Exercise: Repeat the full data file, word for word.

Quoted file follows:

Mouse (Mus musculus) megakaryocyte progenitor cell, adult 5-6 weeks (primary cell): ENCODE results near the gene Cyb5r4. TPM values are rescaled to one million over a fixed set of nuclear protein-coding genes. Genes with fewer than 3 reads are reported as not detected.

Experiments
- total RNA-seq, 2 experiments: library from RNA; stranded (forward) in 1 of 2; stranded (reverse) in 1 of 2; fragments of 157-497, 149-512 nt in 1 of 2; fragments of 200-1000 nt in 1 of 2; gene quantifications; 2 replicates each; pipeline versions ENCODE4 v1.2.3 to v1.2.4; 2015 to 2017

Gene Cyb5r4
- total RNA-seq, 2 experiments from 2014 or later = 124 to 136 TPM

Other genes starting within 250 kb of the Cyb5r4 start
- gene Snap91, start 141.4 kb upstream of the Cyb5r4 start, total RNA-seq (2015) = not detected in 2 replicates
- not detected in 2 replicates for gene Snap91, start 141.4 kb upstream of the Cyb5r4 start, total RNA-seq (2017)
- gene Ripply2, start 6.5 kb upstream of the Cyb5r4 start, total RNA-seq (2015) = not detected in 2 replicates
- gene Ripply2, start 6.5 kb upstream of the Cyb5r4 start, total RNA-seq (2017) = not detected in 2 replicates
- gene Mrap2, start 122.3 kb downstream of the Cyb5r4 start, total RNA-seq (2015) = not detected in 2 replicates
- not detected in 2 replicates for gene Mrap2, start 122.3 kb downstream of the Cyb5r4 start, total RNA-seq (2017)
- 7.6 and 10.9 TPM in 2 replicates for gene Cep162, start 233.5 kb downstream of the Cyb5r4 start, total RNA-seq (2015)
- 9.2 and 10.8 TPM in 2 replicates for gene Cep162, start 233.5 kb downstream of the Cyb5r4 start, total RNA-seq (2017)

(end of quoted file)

Mouse (Mus musculus) megakaryocyte progenitor cell, adult 5-6 weeks (primary cell): ENCODE results near the gene Cyb5r4. TPM values are rescaled to one million over a fixed set of nuclear protein-coding genes. Genes with fewer than 3 reads are reported as not detected.

Experiments
- total RNA-seq, 2 experiments: library from RNA; stranded (forward) in 1 of 2; stranded (reverse) in 1 of 2; fragments of 157-497, 149-512 nt in 1 of 2; fragments of 200-1000 nt in 1 of 2; gene quantifications; 2 replicates each; pipeline versions ENCODE4 v1.2.3 to v1.2.4; 2015 to 2017

Gene Cyb5r4
- total RNA-seq, 2 experiments from 2014 or later = 124 to 136 TPM

Other genes starting within 250 kb of the Cyb5r4 start
- gene Snap91, start 141.4 kb upstream of the Cyb5r4 start, total RNA-seq (2015) = not detected in 2 replicates
- not detected in 2 replicates for gene Snap91, start 141.4 kb upstream of the Cyb5r4 start, total RNA-seq (2017)
- gene Ripply2, start 6.5 kb upstream of the Cyb5r4 start, total RNA-seq (2015) = not detected in 2 replicates
- gene Ripply2, start 6.5 kb upstream of the Cyb5r4 start, total RNA-seq (2017) = not detected in 2 replicates
- gene Mrap2, start 122.3 kb downstream of the Cyb5r4 start, total RNA-seq (2015) = not detected in 2 replicates
- not detected in 2 replicates for gene Mrap2, start 122.3 kb downstream of the Cyb5r4 start, total RNA-seq (2017)
- 7.6 and 10.9 TPM in 2 replicates for gene Cep162, start 233.5 kb downstream of the Cyb5r4 start, total RNA-seq (2015)
- 9.2 and 10.8 TPM in 2 replicates for gene Cep162, start 233.5 kb downstream of the Cyb5r4 start, total RNA-seq (2017)